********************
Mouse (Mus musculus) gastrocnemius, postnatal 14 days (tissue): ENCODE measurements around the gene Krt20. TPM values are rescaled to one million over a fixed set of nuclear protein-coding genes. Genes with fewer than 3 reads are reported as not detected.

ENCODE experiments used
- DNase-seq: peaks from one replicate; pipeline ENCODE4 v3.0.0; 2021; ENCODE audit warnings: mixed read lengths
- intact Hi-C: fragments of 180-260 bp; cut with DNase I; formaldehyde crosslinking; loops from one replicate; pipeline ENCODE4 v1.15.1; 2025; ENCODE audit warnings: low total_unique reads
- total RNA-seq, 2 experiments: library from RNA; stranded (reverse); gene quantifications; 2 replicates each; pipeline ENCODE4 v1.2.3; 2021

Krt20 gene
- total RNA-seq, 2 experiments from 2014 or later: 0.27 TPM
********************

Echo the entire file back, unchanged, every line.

Mouse (Mus musculus) gastrocnemius, postnatal 14 days (tissue): ENCODE measurements around the gene Krt20. TPM values are rescaled to one million over a fixed set of nuclear protein-coding genes. Genes with fewer than 3 reads are reported as not detected.

ENCODE experiments used
- DNase-seq: peaks from one replicate; pipeline ENCODE4 v3.0.0; 2021; ENCODE audit warnings: mixed read lengths
- intact Hi-C: fragments of 180-260 bp; cut with DNase I; formaldehyde crosslinking; loops from one replicate; pipeline ENCODE4 v1.15.1; 2025; ENCODE audit warnings: low total_unique reads
- total RNA-seq, 2 experiments: library from RNA; stranded (reverse); gene quantifications; 2 replicates each; pipeline ENCODE4 v1.2.3; 2021

Krt20 gene
- total RNA-seq, 2 experiments from 2014 or later: 0.27 TPM